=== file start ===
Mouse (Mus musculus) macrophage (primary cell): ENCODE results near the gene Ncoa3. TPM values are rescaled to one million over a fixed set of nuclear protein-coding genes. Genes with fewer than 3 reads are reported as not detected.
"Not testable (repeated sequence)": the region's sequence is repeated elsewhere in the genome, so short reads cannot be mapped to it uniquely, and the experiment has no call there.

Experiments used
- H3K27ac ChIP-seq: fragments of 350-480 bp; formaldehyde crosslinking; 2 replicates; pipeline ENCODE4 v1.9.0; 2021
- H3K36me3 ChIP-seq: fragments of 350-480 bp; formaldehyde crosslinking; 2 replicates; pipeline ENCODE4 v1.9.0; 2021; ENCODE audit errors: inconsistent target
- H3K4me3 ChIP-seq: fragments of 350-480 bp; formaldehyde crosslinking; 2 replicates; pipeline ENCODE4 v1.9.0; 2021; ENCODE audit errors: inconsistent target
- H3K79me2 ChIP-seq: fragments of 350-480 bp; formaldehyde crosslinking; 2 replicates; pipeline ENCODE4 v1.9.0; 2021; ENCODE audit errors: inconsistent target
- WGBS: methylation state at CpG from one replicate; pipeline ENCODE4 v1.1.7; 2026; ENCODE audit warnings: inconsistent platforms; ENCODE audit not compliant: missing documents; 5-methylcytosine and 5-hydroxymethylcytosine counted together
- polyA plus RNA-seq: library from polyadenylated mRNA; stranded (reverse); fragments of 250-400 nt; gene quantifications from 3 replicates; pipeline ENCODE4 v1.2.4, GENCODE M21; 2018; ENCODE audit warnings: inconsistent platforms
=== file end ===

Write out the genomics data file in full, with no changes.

Mouse (Mus musculus) macrophage (primary cell): ENCODE results near the gene Ncoa3. TPM values are rescaled to one million over a fixed set of nuclear protein-coding genes. Genes with fewer than 3 reads are reported as not detected.
"Not testable (repeated sequence)": the region's sequence is repeated elsewhere in the genome, so short reads cannot be mapped to it uniquely, and the experiment has no call there.

Experiments used
- H3K27ac ChIP-seq: fragments of 350-480 bp; formaldehyde crosslinking; 2 replicates; pipeline ENCODE4 v1.9.0; 2021
- H3K36me3 ChIP-seq: fragments of 350-480 bp; formaldehyde crosslinking; 2 replicates; pipeline ENCODE4 v1.9.0; 2021; ENCODE audit errors: inconsistent target
- H3K4me3 ChIP-seq: fragments of 350-480 bp; formaldehyde crosslinking; 2 replicates; pipeline ENCODE4 v1.9.0; 2021; ENCODE audit errors: inconsistent target
- H3K79me2 ChIP-seq: fragments of 350-480 bp; formaldehyde crosslinking; 2 replicates; pipeline ENCODE4 v1.9.0; 2021; ENCODE audit errors: inconsistent target
- WGBS: methylation state at CpG from one replicate; pipeline ENCODE4 v1.1.7; 2026; ENCODE audit warnings: inconsistent platforms; ENCODE audit not compliant: missing documents; 5-methylcytosine and 5-hydroxymethylcytosine counted together
- polyA plus RNA-seq: library from polyadenylated mRNA; stranded (reverse); fragments of 250-400 nt; gene quantifications from 3 replicates; pipeline ENCODE4 v1.2.4, GENCODE M21; 2018; ENCODE audit warnings: inconsistent platforms